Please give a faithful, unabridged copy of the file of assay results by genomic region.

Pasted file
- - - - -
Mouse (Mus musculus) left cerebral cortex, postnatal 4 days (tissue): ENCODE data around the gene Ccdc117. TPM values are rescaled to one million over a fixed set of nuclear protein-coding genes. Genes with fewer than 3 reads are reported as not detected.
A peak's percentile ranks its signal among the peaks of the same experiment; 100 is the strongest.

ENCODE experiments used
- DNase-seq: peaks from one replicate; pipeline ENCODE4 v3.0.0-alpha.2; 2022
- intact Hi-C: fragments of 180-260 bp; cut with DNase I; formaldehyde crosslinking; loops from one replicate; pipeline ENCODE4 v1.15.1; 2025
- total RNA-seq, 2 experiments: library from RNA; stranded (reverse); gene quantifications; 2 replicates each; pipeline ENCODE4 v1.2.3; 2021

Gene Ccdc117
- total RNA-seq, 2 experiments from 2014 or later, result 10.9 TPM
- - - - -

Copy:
Mouse (Mus musculus) left cerebral cortex, postnatal 4 days (tissue): ENCODE data around the gene Ccdc117. TPM values are rescaled to one million over a fixed set of nuclear protein-coding genes. Genes with fewer than 3 reads are reported as not detected.
A peak's percentile ranks its signal among the peaks of the same experiment; 100 is the strongest.

ENCODE experiments used
- DNase-seq: peaks from one replicate; pipeline ENCODE4 v3.0.0-alpha.2; 2022
- intact Hi-C: fragments of 180-260 bp; cut with DNase I; formaldehyde crosslinking; loops from one replicate; pipeline ENCODE4 v1.15.1; 2025
- total RNA-seq, 2 experiments: library from RNA; stranded (reverse); gene quantifications; 2 replicates each; pipeline ENCODE4 v1.2.3; 2021

Gene Ccdc117
- total RNA-seq, 2 experiments from 2014 or later, result 10.9 TPM